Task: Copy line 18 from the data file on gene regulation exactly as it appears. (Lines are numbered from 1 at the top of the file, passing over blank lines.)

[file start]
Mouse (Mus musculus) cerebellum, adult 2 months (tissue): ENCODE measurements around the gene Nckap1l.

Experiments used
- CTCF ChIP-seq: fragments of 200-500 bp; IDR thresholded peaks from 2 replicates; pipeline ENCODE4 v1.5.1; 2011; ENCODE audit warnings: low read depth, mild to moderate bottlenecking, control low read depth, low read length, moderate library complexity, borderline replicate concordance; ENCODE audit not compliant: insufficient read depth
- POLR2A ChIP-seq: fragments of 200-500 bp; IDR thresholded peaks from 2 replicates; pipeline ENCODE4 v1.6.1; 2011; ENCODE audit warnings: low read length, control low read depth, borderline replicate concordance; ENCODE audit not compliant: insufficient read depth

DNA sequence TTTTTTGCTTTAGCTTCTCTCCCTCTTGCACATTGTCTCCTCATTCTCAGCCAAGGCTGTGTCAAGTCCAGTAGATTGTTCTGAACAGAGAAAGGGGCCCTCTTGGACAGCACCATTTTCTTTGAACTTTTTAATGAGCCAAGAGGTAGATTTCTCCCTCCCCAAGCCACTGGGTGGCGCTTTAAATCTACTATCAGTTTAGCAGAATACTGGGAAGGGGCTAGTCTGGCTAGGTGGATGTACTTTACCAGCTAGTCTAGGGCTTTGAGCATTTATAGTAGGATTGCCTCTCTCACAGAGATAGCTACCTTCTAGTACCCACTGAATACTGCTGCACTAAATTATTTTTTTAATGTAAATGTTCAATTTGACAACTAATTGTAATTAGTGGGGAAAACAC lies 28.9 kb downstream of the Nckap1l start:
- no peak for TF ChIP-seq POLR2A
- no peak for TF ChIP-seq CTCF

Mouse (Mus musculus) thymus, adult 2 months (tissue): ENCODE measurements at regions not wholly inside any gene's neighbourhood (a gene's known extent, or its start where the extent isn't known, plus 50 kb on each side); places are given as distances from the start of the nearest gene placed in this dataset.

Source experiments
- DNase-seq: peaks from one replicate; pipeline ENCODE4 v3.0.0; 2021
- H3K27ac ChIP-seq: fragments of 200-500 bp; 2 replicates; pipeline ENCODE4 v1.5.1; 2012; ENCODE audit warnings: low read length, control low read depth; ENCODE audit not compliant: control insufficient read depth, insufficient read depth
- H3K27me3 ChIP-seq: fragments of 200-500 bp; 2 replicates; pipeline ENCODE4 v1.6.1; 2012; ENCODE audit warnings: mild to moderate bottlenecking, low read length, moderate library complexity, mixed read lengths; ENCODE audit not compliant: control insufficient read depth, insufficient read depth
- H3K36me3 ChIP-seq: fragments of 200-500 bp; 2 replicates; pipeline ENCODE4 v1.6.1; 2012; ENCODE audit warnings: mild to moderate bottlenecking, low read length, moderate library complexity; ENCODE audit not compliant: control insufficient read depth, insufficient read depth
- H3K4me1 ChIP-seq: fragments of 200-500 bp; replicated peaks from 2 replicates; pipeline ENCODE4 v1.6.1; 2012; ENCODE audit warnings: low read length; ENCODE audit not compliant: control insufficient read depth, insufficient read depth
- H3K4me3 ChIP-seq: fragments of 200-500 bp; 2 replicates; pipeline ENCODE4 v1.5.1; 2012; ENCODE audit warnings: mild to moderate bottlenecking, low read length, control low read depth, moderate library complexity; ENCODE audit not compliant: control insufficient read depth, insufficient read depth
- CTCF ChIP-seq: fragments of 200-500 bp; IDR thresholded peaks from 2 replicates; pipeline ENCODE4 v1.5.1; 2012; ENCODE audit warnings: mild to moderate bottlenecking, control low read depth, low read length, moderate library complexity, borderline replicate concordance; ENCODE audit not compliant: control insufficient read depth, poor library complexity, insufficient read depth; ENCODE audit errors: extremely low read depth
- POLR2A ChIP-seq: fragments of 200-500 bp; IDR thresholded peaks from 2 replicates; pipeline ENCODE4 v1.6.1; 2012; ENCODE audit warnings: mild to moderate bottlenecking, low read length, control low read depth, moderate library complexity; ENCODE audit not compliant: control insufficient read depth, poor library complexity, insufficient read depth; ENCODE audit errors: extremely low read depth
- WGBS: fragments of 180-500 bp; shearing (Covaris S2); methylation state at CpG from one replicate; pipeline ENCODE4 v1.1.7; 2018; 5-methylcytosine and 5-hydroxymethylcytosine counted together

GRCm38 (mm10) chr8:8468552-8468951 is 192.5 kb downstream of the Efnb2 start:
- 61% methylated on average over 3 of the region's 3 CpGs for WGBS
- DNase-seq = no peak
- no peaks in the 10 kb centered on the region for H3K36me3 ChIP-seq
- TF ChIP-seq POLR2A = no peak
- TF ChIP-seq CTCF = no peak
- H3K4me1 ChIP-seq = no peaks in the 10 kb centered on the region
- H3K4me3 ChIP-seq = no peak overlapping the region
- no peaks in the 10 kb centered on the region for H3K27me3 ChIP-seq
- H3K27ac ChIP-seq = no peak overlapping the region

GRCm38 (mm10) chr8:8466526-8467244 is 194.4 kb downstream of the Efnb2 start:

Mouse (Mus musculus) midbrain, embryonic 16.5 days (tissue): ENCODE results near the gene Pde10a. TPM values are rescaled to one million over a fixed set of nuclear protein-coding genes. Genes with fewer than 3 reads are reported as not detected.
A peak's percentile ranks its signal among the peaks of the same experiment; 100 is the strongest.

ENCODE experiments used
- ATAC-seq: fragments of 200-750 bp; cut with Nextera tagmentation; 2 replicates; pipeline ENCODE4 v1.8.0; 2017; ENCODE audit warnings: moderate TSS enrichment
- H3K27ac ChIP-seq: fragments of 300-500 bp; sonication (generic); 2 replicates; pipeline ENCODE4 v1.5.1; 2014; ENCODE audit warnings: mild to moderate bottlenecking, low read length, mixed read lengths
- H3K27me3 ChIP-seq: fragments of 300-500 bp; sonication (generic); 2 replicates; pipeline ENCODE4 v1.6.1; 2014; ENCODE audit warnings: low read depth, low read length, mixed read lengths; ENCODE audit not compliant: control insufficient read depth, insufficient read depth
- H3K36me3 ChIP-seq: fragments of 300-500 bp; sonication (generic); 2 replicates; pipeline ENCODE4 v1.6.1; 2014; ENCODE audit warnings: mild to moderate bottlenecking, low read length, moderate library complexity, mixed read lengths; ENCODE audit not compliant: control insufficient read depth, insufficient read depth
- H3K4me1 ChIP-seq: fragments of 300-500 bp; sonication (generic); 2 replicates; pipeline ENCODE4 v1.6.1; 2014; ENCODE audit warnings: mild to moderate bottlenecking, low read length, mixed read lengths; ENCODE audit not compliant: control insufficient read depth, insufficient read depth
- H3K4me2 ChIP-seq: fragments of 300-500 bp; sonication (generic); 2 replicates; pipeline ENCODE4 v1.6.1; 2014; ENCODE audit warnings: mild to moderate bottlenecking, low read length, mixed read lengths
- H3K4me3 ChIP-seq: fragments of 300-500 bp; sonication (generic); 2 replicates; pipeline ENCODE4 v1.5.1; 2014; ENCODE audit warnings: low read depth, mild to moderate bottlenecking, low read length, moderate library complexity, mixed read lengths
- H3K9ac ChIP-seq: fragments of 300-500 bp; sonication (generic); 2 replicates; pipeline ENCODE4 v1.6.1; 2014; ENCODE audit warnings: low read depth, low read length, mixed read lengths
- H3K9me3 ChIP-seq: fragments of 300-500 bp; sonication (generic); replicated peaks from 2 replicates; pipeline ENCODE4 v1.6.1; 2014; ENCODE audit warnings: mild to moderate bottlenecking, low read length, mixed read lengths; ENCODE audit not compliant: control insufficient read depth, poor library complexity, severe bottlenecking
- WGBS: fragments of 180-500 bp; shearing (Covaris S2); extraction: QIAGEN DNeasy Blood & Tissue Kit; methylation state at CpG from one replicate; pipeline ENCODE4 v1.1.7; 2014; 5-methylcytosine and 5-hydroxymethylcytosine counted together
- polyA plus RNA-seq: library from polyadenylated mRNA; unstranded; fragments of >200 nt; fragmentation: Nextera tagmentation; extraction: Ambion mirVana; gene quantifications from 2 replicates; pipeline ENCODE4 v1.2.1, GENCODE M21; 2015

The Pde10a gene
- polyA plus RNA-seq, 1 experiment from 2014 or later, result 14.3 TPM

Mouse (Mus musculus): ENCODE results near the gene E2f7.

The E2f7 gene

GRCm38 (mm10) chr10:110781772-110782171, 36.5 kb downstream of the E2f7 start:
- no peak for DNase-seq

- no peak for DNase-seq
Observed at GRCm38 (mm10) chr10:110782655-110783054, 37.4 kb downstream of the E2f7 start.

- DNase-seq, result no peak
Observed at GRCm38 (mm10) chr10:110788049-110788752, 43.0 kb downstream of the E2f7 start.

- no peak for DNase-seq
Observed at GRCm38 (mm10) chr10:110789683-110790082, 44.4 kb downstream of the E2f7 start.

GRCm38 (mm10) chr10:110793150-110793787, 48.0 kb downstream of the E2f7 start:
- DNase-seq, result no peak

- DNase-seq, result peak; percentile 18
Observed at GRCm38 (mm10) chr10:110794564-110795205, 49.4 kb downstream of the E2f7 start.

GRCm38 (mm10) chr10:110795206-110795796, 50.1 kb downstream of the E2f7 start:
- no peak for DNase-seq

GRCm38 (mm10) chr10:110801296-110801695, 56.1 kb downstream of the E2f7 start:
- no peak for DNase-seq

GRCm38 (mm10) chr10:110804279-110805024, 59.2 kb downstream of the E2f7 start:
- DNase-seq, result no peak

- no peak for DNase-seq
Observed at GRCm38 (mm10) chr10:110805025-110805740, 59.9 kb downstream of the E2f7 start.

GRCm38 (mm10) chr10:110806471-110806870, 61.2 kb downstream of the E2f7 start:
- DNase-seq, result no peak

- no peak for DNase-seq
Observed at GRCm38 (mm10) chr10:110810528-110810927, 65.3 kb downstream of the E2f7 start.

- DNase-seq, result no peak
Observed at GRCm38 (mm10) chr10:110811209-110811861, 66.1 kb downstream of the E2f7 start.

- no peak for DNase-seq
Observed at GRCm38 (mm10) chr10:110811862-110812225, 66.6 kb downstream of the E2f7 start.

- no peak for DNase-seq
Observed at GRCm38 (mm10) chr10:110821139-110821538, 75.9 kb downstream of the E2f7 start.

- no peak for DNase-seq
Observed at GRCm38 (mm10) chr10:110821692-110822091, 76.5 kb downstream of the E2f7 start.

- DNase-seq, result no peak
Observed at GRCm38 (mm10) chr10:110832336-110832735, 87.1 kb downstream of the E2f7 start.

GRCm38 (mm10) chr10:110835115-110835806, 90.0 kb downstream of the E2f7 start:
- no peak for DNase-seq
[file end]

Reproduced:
- WGBS: fragments of 180-500 bp; shearing (Covaris S2); methylation state at CpG from one replicate; pipeline ENCODE4 v1.1.7; 2018; 5-methylcytosine and 5-hydroxymethylcytosine counted together